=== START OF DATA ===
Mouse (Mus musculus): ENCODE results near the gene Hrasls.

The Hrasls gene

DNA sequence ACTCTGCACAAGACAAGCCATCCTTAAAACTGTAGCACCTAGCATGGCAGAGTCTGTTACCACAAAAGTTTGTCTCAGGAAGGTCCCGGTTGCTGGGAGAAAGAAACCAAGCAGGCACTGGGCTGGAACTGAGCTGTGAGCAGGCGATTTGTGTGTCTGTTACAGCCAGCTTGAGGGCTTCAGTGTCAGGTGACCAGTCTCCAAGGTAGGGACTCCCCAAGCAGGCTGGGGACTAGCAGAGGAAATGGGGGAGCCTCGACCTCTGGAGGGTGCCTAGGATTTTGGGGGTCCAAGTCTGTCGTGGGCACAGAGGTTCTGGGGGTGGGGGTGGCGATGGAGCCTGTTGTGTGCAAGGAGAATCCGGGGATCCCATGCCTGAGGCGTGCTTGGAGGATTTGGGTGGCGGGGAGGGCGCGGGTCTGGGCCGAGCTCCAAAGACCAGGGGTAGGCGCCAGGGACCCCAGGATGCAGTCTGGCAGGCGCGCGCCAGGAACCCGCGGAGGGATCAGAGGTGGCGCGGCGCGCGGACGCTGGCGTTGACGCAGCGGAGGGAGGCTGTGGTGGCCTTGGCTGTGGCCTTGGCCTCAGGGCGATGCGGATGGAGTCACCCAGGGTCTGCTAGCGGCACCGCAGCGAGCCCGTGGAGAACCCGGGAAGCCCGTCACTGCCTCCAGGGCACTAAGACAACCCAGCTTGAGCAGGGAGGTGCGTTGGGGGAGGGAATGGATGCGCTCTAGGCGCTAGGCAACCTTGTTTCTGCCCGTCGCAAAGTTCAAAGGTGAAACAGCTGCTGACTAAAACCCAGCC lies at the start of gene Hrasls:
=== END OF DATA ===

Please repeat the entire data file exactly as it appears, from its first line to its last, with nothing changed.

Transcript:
Mouse (Mus musculus): ENCODE results near the gene Hrasls.

The Hrasls gene

DNA sequence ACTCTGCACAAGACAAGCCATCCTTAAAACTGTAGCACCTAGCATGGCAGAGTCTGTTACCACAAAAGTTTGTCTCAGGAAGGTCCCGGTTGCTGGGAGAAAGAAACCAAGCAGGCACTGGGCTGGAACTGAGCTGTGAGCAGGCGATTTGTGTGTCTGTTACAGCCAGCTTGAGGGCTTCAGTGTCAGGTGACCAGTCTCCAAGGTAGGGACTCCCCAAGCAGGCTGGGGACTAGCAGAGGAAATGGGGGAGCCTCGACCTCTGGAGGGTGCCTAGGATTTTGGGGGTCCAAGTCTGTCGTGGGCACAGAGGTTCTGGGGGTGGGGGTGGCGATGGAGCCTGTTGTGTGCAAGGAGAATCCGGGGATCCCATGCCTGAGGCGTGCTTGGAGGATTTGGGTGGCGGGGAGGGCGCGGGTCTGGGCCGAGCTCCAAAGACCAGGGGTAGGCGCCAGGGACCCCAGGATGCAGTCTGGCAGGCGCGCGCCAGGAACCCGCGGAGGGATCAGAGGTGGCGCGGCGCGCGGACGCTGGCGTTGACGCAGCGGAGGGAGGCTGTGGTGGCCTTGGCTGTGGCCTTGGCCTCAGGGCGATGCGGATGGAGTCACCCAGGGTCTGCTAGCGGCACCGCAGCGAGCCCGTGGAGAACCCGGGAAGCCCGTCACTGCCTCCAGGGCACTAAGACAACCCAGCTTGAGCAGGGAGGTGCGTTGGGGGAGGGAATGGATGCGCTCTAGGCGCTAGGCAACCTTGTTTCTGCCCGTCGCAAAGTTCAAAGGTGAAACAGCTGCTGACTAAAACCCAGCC lies at the start of gene Hrasls: